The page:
At the conclusion of their brief, the agencies ask the district court to affirm the bankruptcy court’s decision on the basis that affirmance would “preserve the banks’ longstanding ability to engage in loan sales, would reaffirm the traditional protections that such loan sales have received under the law, would ensure the proper functioning of the credit markets, and would promote safety and soundness in the banking sector by supporting loan sales and securitizations, which are used to manage capital and liquidity positions.”
Notwithstanding the harsh criticism levied at Madden by the FDIC and the OCC, that case remains binding authority in the Second Circuit and may continue to influence courts located in other jurisdictions, including Colorado state courts.
The continued strong support within the federal banking agencies for the position that Madden was wrongly decided may help persuade Congress to override the effects of Madden through federal legislation. In this regard, it should be noted that prior attempts to enact such legislation have not progressed beyond the House of Representatives.
The facts of Meade are materially different from those of In re Rent-Rite in that the primary allegation in Meade is that the nonbank defendants, and not an insured bank, were the “true lenders” that engaged in making usurious loans to consumers. In this regard, the state district court of Colorado, Denver County, asserted in the related case Meade v. Funding, 2018 Colo. Dist. LEXIS 3856, *56-57, that “it is unnecessary to delve into the origins (old or new) of the ‘valid when made doctrine’ because the Administrator alleges that ‘both Defendants were engaged in a ruse, improperly hiding behind the interest rate exportation rights of [insured banks].’”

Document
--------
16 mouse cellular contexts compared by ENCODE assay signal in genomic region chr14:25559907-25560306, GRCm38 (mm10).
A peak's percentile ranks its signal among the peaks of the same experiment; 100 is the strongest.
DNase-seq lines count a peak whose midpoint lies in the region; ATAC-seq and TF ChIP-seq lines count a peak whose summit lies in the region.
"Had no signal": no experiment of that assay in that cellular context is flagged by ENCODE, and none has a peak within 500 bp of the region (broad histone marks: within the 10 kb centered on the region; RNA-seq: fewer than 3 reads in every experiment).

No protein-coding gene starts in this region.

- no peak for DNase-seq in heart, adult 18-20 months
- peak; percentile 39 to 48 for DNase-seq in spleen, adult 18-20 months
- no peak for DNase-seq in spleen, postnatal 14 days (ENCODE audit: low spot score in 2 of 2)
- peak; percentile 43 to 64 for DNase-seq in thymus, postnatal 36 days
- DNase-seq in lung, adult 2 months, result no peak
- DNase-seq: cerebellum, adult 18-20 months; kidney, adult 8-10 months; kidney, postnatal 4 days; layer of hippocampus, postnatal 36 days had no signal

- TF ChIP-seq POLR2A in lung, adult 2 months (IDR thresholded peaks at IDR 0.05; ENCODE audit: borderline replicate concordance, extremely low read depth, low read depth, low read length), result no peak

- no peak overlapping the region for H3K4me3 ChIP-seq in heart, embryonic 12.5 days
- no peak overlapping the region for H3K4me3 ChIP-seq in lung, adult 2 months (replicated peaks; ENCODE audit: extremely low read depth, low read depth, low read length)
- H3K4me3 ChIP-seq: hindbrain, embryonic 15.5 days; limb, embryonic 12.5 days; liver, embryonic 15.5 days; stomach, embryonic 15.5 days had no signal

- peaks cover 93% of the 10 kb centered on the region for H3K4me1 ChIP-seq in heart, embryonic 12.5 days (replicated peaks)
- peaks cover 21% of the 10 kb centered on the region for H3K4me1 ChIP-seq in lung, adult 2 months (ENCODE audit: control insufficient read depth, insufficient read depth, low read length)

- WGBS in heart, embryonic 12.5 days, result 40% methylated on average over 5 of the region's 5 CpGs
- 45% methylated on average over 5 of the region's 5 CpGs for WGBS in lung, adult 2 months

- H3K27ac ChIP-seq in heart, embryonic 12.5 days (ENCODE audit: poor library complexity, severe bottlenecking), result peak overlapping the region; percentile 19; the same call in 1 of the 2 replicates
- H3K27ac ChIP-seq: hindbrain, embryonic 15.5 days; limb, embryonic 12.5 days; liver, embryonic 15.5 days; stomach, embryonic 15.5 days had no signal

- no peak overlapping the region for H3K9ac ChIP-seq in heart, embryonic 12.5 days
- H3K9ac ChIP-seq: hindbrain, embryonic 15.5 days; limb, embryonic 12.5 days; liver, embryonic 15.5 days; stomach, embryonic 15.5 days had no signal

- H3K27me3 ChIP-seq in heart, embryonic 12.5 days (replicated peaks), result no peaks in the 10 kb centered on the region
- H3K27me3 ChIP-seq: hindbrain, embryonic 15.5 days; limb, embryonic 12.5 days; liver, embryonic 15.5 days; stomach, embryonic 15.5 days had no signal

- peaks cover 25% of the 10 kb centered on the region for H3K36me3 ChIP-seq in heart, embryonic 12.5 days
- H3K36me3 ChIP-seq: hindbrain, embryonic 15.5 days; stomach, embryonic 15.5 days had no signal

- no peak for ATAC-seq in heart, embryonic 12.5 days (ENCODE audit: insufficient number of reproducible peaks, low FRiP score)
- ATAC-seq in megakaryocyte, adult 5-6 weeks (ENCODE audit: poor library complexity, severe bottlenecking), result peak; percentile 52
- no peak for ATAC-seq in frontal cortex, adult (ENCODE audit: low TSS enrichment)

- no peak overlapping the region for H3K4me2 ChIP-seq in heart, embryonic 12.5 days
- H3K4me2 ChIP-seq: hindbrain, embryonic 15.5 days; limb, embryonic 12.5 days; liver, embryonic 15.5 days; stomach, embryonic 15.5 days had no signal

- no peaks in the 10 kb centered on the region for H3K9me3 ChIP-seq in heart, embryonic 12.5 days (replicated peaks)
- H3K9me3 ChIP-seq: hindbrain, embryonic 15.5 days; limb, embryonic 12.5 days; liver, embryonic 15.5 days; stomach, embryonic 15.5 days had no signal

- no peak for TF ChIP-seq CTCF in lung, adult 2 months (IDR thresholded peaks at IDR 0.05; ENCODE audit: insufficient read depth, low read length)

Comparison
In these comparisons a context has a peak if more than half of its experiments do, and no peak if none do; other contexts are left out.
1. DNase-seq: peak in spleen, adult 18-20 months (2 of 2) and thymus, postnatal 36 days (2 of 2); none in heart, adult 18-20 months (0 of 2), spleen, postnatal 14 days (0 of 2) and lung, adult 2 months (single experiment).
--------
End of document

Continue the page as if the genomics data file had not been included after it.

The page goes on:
The strong, unified bank agency support for the valid when made doctrine is attributable to the fact that, as the agencies explain in their brief, all banks must be able to sell their loans. That is why the doctrine has major importance for the U.S. economy. The same cannot be said for relationships between banks and nonbank lenders that are the subject of true lender lawsuits, as only a mere handful of very small banks, most of which are Utah Industrial Banks and almost none of which are national banks, are parties to these relationships.
The banking agencies’ discussion of conflict preemption is helpful for purposes other than the valid when made doctrine. For example, some states have attempted to indirectly impede “bank sponsor” lending relationships between banks and nonbanks by requiring the nonbank party to become licensed as a lender under state law, even though the bank is the named lender. It may be possible to challenge these licensing requirement on the grounds of conflict preemption, as significantly interfering with a bank’s federal rights to export its interest rates and utilize the services of third-party agents.